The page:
For some reason, many employees are surprised when inappropriate content they put on the Web is read by their boss or someone in HR. A few even go as far as suing the company once they’re disciplined or fired because of it.
Jeffrey Spanierman was non-tenured high school teacher in Ansonia, Connecticut — until he was fired because of his MySpace page.
He said he created the page to communicate with students outside of school and build a better relationship with them. But parents and school officials weren’t too pleased when they saw what was on the site.
The profile, in which Spanierman called himself “Mr. Spiderman,” contained nude photos of men, foul language and inappropriate conversations with students (including one about whether a student was “getting any,” presumably referring to sex).
The school ordered him to take the profile down. He did, but then put an identical page up shortly after and was promptly fired.
Spanierman sued, claiming his right to free speech was violated. But the court ruled in the employer’s favor. The MySpace page was clearly inappropriate and raised doubts about his ability to do his job. Therefore, the school made the right choice when it fired him.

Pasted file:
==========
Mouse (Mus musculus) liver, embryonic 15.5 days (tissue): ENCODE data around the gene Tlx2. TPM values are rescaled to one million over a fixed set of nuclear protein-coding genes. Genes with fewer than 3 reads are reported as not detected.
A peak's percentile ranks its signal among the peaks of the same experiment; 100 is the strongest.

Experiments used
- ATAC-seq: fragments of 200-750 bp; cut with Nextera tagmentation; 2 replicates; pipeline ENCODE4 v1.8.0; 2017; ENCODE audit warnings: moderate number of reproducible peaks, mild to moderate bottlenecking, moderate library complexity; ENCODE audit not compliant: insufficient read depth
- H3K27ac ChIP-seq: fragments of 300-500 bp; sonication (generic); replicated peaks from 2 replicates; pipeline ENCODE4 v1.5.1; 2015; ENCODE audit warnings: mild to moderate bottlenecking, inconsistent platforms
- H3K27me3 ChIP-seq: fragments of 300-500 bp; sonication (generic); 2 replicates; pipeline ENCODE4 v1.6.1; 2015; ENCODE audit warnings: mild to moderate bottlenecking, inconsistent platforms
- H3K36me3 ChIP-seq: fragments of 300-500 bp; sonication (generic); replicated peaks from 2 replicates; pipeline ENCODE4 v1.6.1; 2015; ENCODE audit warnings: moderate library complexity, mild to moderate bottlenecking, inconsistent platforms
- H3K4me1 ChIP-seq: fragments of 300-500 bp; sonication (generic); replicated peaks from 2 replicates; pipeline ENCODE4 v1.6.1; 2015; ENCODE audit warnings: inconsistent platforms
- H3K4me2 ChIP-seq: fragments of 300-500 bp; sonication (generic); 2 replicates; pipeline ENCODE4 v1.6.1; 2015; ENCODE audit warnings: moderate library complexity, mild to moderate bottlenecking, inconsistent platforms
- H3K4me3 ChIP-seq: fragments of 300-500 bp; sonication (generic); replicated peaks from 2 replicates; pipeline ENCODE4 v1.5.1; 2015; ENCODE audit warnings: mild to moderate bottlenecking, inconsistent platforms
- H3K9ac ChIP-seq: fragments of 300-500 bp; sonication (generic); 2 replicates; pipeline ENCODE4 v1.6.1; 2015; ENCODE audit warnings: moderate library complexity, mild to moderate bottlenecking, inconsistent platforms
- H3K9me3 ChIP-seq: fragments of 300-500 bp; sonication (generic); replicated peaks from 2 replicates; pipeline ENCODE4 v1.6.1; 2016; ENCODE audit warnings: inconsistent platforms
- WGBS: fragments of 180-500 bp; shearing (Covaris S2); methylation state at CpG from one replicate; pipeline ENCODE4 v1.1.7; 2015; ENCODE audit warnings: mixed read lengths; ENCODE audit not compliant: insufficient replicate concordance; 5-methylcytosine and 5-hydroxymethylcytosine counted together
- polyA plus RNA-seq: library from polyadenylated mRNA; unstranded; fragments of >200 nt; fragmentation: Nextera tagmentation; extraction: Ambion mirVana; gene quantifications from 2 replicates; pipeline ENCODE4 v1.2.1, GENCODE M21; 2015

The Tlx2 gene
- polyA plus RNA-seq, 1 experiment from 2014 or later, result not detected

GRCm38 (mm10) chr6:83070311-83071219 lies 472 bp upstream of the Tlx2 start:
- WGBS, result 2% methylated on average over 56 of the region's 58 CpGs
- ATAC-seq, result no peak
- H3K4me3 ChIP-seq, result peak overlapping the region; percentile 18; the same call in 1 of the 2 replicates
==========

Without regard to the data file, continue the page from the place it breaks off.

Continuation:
Can MySpace get someone fired?
Can employers terminate workers based on their online activities? It’s a complicated question and one that has yet to be fully tested in court.
Things get tricky with public employers, who are subject to First Amendment restrictions. Also, some states have laws against terminating workers for off-duty conduct.
But as this case shows, what makes it onto the Web can end up being job related. Other employees have been fired after bragging online about stealing or lying about skipping work. Some employers have let people go out of fear that a worker’s stupidity could damage the company’s reputation.
In those situations, employers shouldn’t expect any legal trouble.
What has your experience been? Have you or any of your managers come across an employee’s online profile? Ever fired anyone because of it? Let us know by leaving a comment below.
Cite: Spanierman v. Hughes